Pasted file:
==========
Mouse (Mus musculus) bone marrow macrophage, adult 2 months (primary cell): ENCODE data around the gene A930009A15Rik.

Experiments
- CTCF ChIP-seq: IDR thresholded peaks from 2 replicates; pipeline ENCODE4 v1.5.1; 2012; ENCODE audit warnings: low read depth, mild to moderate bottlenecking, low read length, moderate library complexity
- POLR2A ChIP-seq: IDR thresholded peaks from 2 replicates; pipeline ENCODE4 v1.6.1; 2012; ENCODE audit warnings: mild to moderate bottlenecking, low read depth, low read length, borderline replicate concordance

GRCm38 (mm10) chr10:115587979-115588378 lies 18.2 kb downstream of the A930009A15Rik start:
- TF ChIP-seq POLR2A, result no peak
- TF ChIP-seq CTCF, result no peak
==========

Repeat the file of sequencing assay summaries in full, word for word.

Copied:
Mouse (Mus musculus) bone marrow macrophage, adult 2 months (primary cell): ENCODE data around the gene A930009A15Rik.

Experiments
- CTCF ChIP-seq: IDR thresholded peaks from 2 replicates; pipeline ENCODE4 v1.5.1; 2012; ENCODE audit warnings: low read depth, mild to moderate bottlenecking, low read length, moderate library complexity
- POLR2A ChIP-seq: IDR thresholded peaks from 2 replicates; pipeline ENCODE4 v1.6.1; 2012; ENCODE audit warnings: mild to moderate bottlenecking, low read depth, low read length, borderline replicate concordance

GRCm38 (mm10) chr10:115587979-115588378 lies 18.2 kb downstream of the A930009A15Rik start:
- TF ChIP-seq POLR2A, result no peak
- TF ChIP-seq CTCF, result no peak